Ahead of the ITU Plenipotentiary Conference 2018 (PP-18) – the top policy-making body of the International Telecommunication Union, taking place from 29 October to 16 November in Dubai – ITU News is highlighting some important and emerging areas of ITU’s work. The following is an ITU Plenipotentiary Backgrounder, the original can be found on the PP-18 website here.
Developing countries are capitalizing on the widespread use of mobile phones to bring all people within reach of life-changing financial services and out of poverty. This requires data confidentiality, reliable means to verify people’s identity, security from hackers and fraudsters and solutions to make electronic payments attractive to small merchants and their customers.
Efforts towards digital financial inclusion ensure that financial services are accessible to all, interoperable between different service providers, and consistently available and secure, protecting users’ digital identities and data and giving them the assurance that their money and identities are safe.
Endeavours to alleviate global poverty cannot solely promote access to digital financial services. Users must have adequate financial and digital literacy if the lives of the 1.7 billion unbanked are to be improved.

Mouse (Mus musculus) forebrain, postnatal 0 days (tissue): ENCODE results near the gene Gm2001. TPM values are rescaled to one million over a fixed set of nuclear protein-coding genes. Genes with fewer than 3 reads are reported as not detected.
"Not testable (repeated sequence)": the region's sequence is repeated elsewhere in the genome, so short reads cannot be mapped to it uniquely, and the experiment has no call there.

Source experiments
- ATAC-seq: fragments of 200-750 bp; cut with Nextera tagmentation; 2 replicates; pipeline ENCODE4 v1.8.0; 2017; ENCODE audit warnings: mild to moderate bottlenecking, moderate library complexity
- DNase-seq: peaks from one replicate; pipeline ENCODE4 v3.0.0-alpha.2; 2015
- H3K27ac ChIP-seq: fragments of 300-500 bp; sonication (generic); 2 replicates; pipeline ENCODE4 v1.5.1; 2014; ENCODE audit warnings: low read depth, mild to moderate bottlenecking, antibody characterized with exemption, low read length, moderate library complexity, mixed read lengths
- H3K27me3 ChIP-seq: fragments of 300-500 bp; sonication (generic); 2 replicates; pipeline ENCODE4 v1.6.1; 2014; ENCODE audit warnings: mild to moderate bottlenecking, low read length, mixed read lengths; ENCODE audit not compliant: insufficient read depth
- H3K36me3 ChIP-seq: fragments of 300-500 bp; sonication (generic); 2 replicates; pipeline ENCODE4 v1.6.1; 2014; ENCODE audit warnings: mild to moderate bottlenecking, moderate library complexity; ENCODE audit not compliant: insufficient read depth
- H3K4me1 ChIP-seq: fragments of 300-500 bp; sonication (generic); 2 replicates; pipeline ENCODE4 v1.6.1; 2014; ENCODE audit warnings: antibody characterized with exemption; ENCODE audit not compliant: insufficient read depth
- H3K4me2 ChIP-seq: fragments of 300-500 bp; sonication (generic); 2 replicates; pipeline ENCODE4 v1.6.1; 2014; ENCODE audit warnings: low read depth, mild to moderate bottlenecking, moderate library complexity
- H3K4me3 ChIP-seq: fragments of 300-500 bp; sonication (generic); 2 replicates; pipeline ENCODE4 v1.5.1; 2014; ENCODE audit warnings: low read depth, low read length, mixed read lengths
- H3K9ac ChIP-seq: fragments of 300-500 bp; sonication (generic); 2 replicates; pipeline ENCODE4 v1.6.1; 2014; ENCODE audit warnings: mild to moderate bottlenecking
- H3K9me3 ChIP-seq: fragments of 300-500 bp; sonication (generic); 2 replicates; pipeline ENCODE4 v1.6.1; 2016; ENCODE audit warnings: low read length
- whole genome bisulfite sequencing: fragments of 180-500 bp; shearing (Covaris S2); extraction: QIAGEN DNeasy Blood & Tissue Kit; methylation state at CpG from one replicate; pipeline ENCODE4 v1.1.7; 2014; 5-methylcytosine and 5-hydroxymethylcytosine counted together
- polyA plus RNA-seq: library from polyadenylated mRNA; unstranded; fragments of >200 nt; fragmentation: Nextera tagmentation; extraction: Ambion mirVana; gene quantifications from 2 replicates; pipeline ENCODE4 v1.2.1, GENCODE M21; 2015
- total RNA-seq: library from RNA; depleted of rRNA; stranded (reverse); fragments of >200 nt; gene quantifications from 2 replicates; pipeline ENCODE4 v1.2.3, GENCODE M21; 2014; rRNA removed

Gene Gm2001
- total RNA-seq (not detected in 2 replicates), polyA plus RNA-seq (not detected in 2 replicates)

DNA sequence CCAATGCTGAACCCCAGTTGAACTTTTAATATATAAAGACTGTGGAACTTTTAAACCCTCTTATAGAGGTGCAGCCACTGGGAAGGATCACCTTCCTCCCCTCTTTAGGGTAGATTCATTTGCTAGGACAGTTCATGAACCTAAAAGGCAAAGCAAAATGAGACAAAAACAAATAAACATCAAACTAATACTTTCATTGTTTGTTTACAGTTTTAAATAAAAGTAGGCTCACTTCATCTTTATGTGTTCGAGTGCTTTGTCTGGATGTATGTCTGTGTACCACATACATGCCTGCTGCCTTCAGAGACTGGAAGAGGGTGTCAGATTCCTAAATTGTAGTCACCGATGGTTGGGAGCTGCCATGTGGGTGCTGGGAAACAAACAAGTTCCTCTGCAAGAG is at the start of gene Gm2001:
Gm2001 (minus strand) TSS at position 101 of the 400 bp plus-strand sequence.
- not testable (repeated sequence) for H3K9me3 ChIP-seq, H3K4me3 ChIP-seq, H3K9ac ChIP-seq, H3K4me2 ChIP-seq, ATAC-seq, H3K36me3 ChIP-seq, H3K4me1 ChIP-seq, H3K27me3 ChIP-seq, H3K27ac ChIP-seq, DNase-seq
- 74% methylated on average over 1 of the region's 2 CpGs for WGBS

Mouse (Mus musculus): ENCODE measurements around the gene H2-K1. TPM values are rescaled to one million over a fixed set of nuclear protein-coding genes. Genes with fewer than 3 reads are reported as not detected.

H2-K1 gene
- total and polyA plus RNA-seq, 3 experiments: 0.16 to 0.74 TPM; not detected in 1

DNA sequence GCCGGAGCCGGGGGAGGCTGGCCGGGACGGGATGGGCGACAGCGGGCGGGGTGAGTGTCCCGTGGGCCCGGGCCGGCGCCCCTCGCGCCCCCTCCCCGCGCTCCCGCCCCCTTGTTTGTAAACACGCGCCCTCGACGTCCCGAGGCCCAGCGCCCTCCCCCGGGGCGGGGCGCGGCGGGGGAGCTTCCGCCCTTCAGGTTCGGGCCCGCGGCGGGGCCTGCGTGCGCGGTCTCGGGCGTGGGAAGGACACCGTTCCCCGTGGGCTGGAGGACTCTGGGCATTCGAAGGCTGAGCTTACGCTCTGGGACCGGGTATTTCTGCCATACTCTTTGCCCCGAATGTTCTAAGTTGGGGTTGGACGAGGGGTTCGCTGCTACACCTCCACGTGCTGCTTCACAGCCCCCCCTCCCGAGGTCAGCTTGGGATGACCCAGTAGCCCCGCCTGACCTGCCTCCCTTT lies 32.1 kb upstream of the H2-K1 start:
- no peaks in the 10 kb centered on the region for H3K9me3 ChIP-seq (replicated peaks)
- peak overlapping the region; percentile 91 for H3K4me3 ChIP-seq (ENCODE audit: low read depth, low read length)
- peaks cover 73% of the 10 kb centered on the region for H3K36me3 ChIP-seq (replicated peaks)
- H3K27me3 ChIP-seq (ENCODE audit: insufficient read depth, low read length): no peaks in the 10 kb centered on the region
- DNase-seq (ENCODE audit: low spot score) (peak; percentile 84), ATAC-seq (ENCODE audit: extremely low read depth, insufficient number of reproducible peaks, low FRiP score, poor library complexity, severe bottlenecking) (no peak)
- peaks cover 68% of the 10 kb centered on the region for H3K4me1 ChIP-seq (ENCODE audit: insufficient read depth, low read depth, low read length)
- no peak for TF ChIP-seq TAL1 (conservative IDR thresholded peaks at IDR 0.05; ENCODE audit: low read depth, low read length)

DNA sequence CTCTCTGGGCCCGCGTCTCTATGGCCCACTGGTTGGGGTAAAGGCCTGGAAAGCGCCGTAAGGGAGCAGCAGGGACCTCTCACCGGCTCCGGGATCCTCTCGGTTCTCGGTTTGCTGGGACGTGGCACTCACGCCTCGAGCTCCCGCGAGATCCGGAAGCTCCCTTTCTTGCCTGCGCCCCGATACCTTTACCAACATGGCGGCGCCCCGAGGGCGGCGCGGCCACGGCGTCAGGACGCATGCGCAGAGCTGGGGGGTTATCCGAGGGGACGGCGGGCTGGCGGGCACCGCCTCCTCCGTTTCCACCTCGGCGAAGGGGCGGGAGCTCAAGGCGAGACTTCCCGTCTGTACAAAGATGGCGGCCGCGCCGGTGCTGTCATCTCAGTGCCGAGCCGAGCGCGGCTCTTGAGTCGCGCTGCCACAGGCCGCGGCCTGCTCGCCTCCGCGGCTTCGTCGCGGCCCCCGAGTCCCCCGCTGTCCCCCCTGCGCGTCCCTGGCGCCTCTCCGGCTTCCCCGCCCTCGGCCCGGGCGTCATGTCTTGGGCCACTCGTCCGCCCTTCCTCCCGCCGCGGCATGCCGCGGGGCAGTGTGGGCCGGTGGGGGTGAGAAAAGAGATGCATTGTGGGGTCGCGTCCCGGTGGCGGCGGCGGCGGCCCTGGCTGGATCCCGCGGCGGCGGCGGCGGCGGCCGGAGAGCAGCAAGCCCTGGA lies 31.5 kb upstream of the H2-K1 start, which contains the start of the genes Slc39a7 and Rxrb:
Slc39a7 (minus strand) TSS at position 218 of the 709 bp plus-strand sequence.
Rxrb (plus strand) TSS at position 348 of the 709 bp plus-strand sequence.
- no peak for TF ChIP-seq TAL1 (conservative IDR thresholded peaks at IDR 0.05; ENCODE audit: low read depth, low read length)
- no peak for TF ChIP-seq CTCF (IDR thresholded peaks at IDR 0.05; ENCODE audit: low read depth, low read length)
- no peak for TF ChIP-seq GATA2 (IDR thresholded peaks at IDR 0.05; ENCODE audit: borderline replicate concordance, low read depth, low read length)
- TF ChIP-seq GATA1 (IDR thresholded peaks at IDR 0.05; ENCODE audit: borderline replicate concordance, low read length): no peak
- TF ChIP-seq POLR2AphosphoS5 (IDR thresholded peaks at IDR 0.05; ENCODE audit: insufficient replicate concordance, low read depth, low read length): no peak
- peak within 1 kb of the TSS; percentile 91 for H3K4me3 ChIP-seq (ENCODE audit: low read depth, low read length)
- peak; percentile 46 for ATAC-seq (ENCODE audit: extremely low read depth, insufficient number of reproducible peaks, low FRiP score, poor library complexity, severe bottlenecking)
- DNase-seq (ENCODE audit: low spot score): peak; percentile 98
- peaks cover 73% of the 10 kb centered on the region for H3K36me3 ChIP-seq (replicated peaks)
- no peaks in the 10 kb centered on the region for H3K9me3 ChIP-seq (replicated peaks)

The ITU Focus Group on Digital Financial Services issued 85 policy recommendations for digital financial services and 28 supporting thematic reports. With more than 60 organizations from more than 30 countries, the Focus Group was the first initiative to bring together all the actors, including ICT regulators and representatives from central banks, working in the interests of financial inclusion.
Led by ITU, the World Bank Group and the Committee on Payments and Market Infrastructures, and with financial support from the Bill & Melinda Gates Foundation, the ‘Financial Inclusion Global Initiative’ (FIGI) is a three-year programme of collective action to advance research in digital finance and accelerate digital financial inclusion in developing countries.
FIGI will enable national authorities in developing countries and emerging markets to use ICTs to extend the reach of the financial system, while managing related risks. FIGI is enacting the above-mentioned 85 ITU policy recommendations for digital financial services. FIGI’s operational work stream provides technical assistance to China, Egypt and Mexico to support their efforts to create policy environments capable of stimulating digital financial inclusion.
FIGI’s knowledge work stream—led by three Working Groups—advances research in three fields of critical importance to digital financial inclusion: Digital payment acceptance by merchants and their customers; The relationship between reliable identification systems and financial inclusion; and, security of, and trust in, digital financial services.
Below are just a few examples showing how governments and the private sector are increasing financial digital inclusion: